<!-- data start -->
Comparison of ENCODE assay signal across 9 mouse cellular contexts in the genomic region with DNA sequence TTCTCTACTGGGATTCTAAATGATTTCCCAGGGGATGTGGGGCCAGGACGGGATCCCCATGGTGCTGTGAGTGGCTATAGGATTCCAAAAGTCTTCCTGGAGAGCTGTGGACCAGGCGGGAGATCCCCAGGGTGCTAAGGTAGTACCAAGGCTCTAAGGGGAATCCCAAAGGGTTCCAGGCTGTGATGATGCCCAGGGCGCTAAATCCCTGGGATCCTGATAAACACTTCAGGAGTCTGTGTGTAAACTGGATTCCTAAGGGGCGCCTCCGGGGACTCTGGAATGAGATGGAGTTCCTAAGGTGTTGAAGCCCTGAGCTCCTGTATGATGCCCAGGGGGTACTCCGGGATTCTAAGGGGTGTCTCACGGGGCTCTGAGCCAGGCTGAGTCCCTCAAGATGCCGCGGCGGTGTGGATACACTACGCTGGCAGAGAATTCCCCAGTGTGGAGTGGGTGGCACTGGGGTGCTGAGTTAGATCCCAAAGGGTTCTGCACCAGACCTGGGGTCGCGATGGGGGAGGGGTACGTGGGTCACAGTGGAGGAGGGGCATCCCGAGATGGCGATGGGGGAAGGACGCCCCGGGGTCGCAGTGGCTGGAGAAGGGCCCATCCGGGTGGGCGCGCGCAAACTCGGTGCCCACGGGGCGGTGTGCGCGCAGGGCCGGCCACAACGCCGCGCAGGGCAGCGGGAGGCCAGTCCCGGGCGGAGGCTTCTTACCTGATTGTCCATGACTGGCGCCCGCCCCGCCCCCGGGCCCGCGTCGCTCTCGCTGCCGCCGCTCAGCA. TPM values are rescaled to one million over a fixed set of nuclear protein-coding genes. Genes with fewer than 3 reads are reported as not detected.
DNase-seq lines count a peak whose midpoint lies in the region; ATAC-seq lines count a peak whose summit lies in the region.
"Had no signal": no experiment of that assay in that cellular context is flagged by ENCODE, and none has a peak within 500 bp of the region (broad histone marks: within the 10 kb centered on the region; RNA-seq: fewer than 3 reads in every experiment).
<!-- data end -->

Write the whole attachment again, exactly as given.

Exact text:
Comparison of ENCODE assay signal across 9 mouse cellular contexts in the genomic region with DNA sequence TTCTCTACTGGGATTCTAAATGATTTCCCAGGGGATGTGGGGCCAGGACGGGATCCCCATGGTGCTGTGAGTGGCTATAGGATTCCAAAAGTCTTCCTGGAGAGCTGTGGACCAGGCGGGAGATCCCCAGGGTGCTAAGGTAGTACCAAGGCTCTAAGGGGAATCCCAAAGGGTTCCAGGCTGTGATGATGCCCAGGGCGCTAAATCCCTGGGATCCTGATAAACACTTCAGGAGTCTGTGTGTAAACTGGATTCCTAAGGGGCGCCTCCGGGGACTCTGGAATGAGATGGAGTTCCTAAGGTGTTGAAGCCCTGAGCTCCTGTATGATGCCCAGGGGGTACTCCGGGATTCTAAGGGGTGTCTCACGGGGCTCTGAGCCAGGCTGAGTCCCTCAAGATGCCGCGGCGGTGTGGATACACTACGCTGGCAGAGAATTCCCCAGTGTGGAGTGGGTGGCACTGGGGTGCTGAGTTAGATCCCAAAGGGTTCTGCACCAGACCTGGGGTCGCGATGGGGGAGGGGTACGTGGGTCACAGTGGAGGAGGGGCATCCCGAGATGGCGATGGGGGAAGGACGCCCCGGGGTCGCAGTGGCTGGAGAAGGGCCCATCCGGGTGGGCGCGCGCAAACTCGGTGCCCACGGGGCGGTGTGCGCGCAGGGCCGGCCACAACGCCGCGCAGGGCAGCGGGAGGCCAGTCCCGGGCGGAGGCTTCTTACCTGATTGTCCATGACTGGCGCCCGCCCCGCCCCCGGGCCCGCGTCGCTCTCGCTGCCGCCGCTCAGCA. TPM values are rescaled to one million over a fixed set of nuclear protein-coding genes. Genes with fewer than 3 reads are reported as not detected.
DNase-seq lines count a peak whose midpoint lies in the region; ATAC-seq lines count a peak whose summit lies in the region.
"Had no signal": no experiment of that assay in that cellular context is flagged by ENCODE, and none has a peak within 500 bp of the region (broad histone marks: within the 10 kb centered on the region; RNA-seq: fewer than 3 reads in every experiment).